Ever-green presenter Terry Wogan has been declared a World Heritage Site by UNESCO. He is the 28th presenter currently employed by the BBC to be awarded the status.
"They cost a fortune to maintain, but ruinous ancients are very important to us", explained Mark Thompson, Director General of the BBC. "If we don't keep investing in our national treasures, they could easily fall down. Especially Oz Clarke."
UNESCO has 10 criteria for nominating decrepit old heaps for international recognition. "David Attenborough was our first success story", enthused Thompson. "We identified him as an 'outstanding example of human interaction with the environment', and a video of him cuddling a gorilla clinched it."
"Capturing these relics on film is important, so we can show them over and over again to future generations. We wouldn't be able to recreate the gorilla moment these days, take Attenborough somewhere humid and the moths would rip him to bits. That's why we're currently preserving him in the Antarctic, we don't want him falling into disrepair like Bill Oddie."
Stephen Fry, Bruce Forsythe and Wogan himself were recognised as early examples of very settled humans. "No-one is quite sure when they were first discovered, but it does feel like they've been around forever", admitted Thompson. "We've got records of some of them performing in black and white."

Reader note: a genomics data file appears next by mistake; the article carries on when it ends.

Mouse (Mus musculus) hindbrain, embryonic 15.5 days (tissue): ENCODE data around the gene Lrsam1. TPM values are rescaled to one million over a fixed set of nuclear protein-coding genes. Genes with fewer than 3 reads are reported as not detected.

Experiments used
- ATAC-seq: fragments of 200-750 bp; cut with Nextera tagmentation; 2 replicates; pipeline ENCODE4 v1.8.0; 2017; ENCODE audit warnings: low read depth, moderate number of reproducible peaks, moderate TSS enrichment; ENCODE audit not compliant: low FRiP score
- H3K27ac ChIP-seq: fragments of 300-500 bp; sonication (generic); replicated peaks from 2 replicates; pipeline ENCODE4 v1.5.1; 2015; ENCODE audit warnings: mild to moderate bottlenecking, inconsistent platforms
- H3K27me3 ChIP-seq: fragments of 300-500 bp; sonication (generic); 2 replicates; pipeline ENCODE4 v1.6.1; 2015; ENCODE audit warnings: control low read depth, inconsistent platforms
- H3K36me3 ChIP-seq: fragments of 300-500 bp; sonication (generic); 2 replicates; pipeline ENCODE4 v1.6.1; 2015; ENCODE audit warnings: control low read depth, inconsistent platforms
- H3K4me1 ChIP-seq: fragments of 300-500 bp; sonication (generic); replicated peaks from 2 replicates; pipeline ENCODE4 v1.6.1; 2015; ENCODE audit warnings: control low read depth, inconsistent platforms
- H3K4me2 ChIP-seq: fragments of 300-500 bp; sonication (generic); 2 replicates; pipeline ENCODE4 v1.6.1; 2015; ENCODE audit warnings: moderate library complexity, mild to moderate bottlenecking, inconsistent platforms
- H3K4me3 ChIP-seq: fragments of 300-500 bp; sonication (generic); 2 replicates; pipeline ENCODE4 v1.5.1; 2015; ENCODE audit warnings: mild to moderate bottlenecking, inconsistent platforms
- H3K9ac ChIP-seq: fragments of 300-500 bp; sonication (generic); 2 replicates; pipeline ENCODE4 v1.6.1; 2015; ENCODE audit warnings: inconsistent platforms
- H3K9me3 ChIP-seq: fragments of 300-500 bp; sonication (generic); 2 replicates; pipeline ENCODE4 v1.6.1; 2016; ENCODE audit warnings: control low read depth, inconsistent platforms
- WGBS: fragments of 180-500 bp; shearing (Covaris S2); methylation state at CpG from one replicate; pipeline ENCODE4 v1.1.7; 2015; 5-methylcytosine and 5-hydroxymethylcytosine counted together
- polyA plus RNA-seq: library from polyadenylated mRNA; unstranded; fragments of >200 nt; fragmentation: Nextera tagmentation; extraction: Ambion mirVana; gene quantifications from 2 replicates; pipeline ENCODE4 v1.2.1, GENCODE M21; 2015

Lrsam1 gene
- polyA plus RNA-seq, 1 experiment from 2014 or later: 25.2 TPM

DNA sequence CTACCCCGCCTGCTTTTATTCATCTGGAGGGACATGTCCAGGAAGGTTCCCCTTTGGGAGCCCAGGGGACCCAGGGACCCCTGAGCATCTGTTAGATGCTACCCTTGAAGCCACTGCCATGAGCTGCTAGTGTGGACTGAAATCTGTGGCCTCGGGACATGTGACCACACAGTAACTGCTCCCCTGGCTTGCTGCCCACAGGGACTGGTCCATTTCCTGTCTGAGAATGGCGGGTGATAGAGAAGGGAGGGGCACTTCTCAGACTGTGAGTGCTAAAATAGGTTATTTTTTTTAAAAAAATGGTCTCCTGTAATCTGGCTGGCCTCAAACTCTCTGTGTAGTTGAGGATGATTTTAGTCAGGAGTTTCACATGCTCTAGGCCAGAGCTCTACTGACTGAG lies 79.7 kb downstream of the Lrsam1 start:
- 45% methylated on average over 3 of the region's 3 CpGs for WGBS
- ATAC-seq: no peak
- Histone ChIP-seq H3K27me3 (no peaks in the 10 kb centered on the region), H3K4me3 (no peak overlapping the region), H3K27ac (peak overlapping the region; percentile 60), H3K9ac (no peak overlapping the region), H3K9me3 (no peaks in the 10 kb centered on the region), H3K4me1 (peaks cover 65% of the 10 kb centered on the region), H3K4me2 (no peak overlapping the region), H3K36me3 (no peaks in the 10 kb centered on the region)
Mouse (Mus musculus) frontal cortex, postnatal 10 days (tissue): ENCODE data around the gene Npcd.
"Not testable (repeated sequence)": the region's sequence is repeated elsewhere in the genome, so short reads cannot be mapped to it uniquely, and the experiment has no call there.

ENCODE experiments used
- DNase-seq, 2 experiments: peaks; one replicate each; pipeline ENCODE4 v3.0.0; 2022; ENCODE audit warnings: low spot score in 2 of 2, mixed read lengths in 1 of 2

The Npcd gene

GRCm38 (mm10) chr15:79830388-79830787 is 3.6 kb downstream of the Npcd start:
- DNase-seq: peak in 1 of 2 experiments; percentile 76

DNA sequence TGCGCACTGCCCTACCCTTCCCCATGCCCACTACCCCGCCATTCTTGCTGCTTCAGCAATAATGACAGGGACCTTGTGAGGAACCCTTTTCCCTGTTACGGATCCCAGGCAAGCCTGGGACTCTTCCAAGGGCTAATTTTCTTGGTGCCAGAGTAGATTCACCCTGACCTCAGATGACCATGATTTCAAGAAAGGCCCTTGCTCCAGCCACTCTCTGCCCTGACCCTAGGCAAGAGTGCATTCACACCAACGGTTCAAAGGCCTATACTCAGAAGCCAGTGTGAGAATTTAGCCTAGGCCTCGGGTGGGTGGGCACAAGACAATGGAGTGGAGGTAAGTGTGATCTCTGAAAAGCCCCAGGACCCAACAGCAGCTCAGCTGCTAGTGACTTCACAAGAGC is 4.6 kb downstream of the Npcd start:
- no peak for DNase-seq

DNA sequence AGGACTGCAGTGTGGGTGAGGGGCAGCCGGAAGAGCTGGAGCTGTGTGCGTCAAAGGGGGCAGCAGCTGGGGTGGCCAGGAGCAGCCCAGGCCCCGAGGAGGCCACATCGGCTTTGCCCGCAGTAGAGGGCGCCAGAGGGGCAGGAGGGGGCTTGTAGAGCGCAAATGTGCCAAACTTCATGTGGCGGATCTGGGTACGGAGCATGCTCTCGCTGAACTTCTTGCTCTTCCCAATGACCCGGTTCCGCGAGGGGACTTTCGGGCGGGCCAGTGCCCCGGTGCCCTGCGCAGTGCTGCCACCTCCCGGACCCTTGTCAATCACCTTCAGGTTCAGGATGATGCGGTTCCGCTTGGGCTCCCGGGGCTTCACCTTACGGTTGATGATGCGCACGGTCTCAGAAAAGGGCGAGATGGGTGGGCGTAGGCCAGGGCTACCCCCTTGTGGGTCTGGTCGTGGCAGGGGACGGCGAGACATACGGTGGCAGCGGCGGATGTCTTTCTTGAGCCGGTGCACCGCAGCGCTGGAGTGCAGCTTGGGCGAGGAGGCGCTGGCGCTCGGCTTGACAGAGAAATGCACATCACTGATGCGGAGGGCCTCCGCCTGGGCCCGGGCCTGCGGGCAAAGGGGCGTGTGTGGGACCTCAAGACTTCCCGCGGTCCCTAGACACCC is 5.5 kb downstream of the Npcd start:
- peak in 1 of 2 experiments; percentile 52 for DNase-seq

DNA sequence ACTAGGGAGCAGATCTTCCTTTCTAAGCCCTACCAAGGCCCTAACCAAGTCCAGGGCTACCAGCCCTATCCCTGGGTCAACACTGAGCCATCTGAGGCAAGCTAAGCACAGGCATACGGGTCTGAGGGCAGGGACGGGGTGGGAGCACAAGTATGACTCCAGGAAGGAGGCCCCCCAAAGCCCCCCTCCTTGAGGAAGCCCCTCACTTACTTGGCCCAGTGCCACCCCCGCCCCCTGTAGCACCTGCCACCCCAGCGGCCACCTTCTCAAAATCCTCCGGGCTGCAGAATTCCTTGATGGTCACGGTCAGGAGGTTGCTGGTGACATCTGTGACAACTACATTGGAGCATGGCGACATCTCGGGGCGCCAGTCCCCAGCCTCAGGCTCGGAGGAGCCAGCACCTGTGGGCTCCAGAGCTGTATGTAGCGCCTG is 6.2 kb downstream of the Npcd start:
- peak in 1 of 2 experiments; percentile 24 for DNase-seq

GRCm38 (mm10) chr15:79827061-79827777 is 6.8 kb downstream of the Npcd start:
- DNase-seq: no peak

The BBC is justly proud of its record on maintaining crumbling follies. "We've got a team of preservation experts on hand to keep them in top-notch condition", claimed Thompson. "We keep most of them well lubricated with cash so we can wheel them into the limelight at a moment's notice. Some of the more fragile ones are only brought out occasionally, the thatch on Patrick Moore is so thin you can see the sky at night." He's not overly concerned with them covering new ground. "They say history repeats itself, and I'm keen to continue that tradition. Particularly in the daytime on BBC2."
The BBC has been criticised in the past for not preserving enough female presenters. "We have plans for Fiona Bruce and we've spent a lot of time keeping Julia Bradbury waterproofed", Thompson points out. "It's not from a lack of trying, we've nominated Anne Robinson on a number of occasions. But we couldn't agree with UNESCO which parts were the original structure."
Hat-tip to Danny Vet